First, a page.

INDIANAPOLIS (WISH) - Agriculture is big business in the state of Indiana. And critical to that success are farm subsidies, or payments to farmers under a number of programs administered by the United State Department of Agriculture.
But, after months of researching a database put together by the Environmental Working Group, 24-Hour News 8 has learned some people and programs getting these farm subsidies are anything but farms or farmers.
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Take Noblesville Airport, for example. After scouring the EWG database, we discovered this airport has received close to $38,000 between 1995 and 2009. We asked the owner, Don Roberts, to explain how his airport earns a farm payment.
"You know what, I'm not sure. I can't explain it," Roberts said.
Not only could he not explain it, but he admitted the government didn't owe him the money and he didn't know how the $38,000 was used.
24-Hour News 8's Debby Knox found more questionable recipients, including a church in Tipton County, a cemetery in Boone County, two children's camps in Brown County and a hardware store in Madison County.
Those recipients together have received more than $56,000 between 1995 and 2009. And there are many more.
The history of these properties could partly explain the payments. Most, if not all, of the parcels we questioned were land that was once classified as agricultural. That's all it takes to qualify for direct payments from the USDA.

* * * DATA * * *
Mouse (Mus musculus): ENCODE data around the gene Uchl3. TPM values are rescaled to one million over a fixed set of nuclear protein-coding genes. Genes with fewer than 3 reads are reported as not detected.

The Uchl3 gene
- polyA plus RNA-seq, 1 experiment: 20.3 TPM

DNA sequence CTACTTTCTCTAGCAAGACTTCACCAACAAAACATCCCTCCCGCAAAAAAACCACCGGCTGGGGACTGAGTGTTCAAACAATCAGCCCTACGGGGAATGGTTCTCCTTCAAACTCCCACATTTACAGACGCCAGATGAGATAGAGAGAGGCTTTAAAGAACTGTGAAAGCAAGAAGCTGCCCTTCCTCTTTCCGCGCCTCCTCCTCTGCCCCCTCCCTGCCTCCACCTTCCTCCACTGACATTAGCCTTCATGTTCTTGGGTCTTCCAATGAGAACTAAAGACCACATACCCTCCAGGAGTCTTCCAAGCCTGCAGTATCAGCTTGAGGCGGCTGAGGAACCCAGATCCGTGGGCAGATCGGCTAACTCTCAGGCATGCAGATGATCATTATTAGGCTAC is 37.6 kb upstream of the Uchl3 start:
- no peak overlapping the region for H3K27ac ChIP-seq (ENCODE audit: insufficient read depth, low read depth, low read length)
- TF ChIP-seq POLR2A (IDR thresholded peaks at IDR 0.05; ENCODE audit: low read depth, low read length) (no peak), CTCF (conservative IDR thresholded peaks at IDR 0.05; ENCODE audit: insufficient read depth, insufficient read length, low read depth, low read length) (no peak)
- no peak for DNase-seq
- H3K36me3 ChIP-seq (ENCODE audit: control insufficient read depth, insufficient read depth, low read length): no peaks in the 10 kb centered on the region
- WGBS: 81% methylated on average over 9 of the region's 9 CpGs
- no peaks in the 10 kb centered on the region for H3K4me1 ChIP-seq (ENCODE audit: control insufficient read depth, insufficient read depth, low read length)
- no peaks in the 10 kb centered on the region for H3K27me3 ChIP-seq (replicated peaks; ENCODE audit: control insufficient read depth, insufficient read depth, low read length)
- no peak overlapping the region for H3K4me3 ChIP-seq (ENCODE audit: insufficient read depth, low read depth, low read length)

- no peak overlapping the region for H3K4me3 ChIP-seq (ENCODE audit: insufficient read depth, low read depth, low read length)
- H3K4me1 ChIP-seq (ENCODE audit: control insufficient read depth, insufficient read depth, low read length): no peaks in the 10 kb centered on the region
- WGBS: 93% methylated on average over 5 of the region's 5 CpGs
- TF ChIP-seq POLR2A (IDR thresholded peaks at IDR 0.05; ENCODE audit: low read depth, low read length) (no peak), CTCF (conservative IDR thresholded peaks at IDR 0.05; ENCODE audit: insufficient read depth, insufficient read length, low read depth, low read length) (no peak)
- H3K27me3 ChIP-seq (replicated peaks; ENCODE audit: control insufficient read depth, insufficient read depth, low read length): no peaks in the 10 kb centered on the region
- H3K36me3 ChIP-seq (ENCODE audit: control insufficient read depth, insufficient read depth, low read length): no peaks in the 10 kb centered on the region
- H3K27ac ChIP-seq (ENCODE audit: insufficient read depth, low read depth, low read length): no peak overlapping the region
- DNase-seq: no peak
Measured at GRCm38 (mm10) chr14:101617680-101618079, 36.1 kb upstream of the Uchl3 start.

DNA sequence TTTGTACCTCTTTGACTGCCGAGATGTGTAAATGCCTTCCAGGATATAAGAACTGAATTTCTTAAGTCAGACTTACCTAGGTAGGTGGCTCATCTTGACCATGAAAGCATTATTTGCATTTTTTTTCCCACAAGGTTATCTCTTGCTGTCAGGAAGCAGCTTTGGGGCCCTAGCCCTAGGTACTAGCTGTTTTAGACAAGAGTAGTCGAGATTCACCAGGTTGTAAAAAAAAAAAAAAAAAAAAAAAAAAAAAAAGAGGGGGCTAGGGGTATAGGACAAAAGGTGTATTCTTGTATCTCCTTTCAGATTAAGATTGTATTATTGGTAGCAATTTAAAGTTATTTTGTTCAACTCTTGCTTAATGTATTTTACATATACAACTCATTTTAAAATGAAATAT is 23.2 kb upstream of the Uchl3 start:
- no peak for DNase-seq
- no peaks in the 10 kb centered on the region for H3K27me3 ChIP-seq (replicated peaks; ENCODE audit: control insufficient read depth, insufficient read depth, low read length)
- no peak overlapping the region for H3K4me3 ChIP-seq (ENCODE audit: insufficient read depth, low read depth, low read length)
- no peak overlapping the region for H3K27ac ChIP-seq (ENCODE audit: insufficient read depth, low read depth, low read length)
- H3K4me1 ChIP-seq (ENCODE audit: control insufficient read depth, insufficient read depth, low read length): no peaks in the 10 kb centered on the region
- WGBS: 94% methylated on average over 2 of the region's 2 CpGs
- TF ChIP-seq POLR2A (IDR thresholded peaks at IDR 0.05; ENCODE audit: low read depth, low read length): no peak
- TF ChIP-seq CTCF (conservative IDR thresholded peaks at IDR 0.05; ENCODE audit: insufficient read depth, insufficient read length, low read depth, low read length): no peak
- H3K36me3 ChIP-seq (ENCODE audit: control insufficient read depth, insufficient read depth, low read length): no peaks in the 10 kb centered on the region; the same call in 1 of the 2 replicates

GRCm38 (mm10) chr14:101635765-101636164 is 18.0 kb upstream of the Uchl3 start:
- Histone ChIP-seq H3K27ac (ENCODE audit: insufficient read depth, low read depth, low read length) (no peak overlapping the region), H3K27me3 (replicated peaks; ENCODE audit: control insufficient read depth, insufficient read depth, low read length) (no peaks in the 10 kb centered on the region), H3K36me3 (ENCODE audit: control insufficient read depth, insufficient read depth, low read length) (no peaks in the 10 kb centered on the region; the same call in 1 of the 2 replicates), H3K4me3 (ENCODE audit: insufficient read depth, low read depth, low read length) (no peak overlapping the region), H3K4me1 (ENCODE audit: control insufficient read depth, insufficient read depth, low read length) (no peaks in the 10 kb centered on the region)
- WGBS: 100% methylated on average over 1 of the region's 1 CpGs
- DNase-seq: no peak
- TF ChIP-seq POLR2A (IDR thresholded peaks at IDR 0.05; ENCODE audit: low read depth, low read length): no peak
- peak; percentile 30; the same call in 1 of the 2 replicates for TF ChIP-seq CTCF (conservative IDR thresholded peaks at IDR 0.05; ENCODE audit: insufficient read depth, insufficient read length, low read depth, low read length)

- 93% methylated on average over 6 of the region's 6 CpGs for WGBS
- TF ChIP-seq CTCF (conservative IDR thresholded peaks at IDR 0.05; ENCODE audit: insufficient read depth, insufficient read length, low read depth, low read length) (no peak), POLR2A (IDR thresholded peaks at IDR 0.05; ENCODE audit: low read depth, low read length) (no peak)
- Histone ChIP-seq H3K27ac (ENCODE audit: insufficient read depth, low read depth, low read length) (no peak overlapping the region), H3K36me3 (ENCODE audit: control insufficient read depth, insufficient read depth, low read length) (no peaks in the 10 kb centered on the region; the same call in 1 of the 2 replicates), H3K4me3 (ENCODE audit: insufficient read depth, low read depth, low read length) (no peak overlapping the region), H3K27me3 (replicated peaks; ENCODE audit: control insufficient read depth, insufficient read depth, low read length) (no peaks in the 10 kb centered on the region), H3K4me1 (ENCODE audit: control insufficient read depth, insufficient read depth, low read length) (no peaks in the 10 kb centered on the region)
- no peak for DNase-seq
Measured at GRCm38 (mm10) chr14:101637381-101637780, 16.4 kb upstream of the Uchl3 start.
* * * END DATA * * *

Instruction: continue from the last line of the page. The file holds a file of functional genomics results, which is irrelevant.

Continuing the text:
And to add insult to injury, corn farmers get subsidies even though the price of a bushel of corn has nearly tripled over the past five years - much of that due to federal biofuels policy, which diverts 40 percent of corn produced from food and feed to fuel.
We took our concerns to an Indiana congressman who is a corn farmer himself. Congressman Marlin Stutzman of Indiana's 3rd District has received $179,000 over a 14-year period, a payment he acknowledges is not crucial for his farm's survival.
"It's a very small fraction of the amount of money we actually (get) … . It's a little over 1 percent," he said.
He believes the next farm bill, which is being written now, should reconsider subsidies for corn and tighten the rules that determine who receives direct payments for land.
"I think - and this is what I've been talking about with other folks in Congress - that the farm subsidy needs to go away because the ag economy has changed," Stutzman said. "The ag subsidy only manipulates the market. We end up paying higher seed costs, we end up paying higher equipment costs, because everybody knows the farmer is getting a subsidy, so it drives the market. It drives the prices up."
Consider these facts:
- $246.7 billion has been paid out by American taxpayers to farms and farmers from 1995-2009.
- $8.72 billion has come to Indiana.
- Corn is subsidized the most, to the tune of $5.5 billion dollars. That's nearly five times more than the next crop, soybeans.
- Jasper County gets the most money in farm subsidies. Marion County ranks 89th, Hamilton County 61st, Boone County is 6th.
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